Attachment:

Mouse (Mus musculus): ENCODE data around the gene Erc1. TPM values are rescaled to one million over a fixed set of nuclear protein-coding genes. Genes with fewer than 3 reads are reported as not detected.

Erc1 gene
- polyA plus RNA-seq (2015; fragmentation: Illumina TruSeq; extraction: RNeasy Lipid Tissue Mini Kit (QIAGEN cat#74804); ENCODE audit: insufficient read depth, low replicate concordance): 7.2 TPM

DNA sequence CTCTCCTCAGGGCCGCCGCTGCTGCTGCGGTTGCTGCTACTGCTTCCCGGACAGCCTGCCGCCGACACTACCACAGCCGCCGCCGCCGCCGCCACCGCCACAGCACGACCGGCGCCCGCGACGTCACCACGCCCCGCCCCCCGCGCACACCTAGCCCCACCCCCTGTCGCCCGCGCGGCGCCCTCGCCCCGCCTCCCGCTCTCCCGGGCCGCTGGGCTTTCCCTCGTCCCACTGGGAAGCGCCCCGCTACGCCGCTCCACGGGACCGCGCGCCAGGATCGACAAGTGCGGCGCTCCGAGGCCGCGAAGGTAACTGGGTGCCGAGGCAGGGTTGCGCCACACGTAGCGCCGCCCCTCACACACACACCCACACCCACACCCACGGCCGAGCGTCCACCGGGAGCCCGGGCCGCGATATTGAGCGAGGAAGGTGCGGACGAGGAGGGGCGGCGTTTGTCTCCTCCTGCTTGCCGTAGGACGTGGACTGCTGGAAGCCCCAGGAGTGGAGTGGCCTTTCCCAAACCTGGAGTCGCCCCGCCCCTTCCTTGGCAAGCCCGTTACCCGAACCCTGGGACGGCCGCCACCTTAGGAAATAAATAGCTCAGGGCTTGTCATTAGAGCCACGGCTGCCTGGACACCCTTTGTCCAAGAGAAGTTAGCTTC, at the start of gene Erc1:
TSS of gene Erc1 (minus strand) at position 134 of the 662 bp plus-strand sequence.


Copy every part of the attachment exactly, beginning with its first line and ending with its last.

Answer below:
Mouse (Mus musculus): ENCODE data around the gene Erc1. TPM values are rescaled to one million over a fixed set of nuclear protein-coding genes. Genes with fewer than 3 reads are reported as not detected.

Erc1 gene
- polyA plus RNA-seq (2015; fragmentation: Illumina TruSeq; extraction: RNeasy Lipid Tissue Mini Kit (QIAGEN cat#74804); ENCODE audit: insufficient read depth, low replicate concordance): 7.2 TPM

DNA sequence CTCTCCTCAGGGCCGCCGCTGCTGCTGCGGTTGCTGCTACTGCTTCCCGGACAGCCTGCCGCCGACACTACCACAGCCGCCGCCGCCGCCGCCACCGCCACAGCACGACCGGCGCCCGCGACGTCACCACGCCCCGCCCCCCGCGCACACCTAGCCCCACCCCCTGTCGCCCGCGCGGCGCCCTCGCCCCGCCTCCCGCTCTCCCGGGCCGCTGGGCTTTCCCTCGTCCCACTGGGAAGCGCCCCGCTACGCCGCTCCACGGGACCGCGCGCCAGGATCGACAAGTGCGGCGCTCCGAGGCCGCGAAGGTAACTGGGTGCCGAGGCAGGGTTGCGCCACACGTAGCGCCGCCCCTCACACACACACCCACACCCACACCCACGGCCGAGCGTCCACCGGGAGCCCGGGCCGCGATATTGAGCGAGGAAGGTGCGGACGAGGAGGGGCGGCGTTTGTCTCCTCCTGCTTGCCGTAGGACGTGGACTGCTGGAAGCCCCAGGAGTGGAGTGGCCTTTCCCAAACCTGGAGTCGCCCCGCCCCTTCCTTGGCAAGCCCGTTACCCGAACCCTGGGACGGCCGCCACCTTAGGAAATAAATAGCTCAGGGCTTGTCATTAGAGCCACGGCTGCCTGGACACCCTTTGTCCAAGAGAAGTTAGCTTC, at the start of gene Erc1:
TSS of gene Erc1 (minus strand) at position 134 of the 662 bp plus-strand sequence.